First-Grade Students use Step Inside and Tug of War Routines
Serena Stock, Teacher, Auburn Elementary
Avondale Public Schools (4.22.14)
Background Information: Auburn Elementary is a Title I school and is in its first year as an Avondale/Oakland University Partnership school. In this opening year, it has 80 school-of-choice students, several Oakland University students and a staff that is 50% new. The school is being designed from the ground up and the routines are being used to help facilitate the design process with staff, the community, the Board of Education and the students. CoT is a core foundational structure in the design of this partnership as participants work to build a culture where thinking is valued, honored and made visible.
Step Inside Routine: The purpose of this routine is to help students take the perspective of the character or in this case the animal they were each given. Step Inside provides a structure for taking thinking to a deeper level and finding connections to the topic being investigated. Students are asked to step outside the self and see things from the point of view and/or to understand the perspective of another.
Tug-of-War Routine: The purpose of this routine is to structure student thinking so they take a stance with sound reasoning. It is designed to help students understand the complex forces that “tug” at opposing sides of an issue. It encourages students initially to suspend taking a side and think carefully about the reasons in support of both sides of the dilemma/issue.
Lesson Goal: Extend student understanding of the connections between offspring and parents by focusing on how offspring resemble their parents.
Prior to tour lesson: In preparation for the lesson, Serena Stock found several pairs of pictures for matching parent animals and their offspring, e.g. Cat/kittens, pigs/piglets, lions/cubs, etc. These first grade students had used Step Inside and/or Tug of War prior to this lesson. This unit began with a focus on humans’ life cycle and offspring using the Chalk-Talk routine. Serena says: “I didn’t start with thinking routines initially. Instead I started with the development of my culture through changes in vocabulary and communication with my students. Cot is more than just using routines.”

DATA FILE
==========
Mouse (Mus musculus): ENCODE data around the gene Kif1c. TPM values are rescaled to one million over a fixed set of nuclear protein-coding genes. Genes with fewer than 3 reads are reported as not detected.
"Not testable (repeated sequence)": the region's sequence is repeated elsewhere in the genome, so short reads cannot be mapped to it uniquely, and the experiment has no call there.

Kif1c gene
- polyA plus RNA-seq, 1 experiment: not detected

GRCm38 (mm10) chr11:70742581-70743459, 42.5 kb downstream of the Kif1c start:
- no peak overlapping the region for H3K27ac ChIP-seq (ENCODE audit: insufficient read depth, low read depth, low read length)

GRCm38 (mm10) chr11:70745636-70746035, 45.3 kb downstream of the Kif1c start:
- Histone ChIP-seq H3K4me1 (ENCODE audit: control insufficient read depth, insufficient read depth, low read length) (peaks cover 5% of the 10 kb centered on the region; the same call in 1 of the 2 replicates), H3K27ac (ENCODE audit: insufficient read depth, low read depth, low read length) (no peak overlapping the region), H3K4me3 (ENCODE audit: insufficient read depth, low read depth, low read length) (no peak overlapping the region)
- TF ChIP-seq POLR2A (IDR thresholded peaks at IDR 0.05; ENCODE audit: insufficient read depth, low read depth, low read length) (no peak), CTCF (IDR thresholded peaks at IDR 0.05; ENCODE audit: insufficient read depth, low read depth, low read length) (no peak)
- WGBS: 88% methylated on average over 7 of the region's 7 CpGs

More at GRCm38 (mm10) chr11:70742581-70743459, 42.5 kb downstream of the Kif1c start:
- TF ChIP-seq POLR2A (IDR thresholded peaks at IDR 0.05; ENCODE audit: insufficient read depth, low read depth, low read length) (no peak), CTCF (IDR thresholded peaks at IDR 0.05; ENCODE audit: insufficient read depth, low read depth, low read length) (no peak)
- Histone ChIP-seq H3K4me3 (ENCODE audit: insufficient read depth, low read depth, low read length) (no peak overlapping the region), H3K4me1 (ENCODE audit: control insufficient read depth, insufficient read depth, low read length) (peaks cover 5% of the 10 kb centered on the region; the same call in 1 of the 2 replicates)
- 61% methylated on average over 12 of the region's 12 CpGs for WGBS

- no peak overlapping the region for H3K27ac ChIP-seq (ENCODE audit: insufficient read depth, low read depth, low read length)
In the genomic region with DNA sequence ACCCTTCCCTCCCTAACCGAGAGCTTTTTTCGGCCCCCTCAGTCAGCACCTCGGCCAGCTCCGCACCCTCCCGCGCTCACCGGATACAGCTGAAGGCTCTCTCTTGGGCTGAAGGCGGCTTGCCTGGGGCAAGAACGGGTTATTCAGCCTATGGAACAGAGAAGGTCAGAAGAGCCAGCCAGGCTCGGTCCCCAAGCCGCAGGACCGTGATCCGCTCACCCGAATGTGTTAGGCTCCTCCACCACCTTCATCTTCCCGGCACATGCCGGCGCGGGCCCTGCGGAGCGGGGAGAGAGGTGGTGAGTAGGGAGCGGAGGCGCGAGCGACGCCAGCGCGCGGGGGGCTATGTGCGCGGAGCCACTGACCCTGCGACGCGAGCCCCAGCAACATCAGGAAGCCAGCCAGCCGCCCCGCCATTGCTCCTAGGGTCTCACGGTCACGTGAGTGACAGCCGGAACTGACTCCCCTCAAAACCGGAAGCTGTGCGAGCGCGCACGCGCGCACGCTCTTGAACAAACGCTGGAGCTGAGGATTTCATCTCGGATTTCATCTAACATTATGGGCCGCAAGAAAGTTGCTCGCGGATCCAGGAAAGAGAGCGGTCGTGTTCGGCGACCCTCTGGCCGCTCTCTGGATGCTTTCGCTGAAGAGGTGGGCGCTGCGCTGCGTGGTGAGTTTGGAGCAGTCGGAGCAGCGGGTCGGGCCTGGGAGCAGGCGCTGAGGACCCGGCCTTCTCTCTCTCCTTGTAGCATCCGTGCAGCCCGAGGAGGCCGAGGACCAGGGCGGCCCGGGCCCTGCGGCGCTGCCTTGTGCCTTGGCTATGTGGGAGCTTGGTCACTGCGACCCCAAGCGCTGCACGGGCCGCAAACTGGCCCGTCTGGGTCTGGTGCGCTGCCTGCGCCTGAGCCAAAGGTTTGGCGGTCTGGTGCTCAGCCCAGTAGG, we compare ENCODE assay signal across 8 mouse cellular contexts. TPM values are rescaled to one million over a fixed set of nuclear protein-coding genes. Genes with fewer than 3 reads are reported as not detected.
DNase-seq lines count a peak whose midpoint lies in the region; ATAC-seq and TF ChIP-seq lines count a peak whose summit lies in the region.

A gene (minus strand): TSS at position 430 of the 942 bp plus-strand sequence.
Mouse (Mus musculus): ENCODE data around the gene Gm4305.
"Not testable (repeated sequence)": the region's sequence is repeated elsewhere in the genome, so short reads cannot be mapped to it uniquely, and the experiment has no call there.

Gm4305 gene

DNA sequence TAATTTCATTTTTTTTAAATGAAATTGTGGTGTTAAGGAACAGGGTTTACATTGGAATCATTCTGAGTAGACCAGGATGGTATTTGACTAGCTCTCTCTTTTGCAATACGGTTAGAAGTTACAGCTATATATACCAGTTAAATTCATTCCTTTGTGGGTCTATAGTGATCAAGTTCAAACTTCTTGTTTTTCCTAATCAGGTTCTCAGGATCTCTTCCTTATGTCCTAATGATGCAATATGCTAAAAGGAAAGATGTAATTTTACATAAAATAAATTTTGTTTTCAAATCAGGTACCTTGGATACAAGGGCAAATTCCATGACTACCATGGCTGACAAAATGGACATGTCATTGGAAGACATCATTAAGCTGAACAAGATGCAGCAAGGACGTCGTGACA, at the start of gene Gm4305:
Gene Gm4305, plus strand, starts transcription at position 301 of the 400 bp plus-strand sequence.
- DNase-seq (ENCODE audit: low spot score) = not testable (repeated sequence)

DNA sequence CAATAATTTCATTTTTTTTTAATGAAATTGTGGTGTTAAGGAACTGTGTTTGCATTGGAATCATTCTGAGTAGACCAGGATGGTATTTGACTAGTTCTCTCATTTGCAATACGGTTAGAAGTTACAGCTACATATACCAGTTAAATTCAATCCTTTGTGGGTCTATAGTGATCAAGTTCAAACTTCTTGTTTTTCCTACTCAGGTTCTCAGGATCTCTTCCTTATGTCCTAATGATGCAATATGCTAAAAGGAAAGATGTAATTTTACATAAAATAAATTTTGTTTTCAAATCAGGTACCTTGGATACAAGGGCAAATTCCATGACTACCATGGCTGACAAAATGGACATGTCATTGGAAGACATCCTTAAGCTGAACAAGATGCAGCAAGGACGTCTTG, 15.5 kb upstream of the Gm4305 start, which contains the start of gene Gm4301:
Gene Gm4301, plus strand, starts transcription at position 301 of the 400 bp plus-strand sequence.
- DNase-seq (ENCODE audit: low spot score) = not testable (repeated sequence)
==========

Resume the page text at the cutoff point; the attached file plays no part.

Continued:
During the lesson:
Lesson Introduction: Students were seated on the carpet as Ms. Stock introduced the lesson. She reminded them of their prior work on finding similarities between parents and children. Next she introduced the topic of animal parents and offspring and showed a sampling of the pictures. She explained that each of them would get a picture of either a parent animal or an offspring. Ms. Stock shared with the students that they would be doing a step inside thinking routine before playing the game. As the routine began, their task was to “step inside” and imagine being that animal parent or offspring and try to find each other/their family. For example, the student with the picture of the adult lion would try to find the lion cub and the cub would look for the lion. In order to consider themselves a match, they would have to identify how they were alike.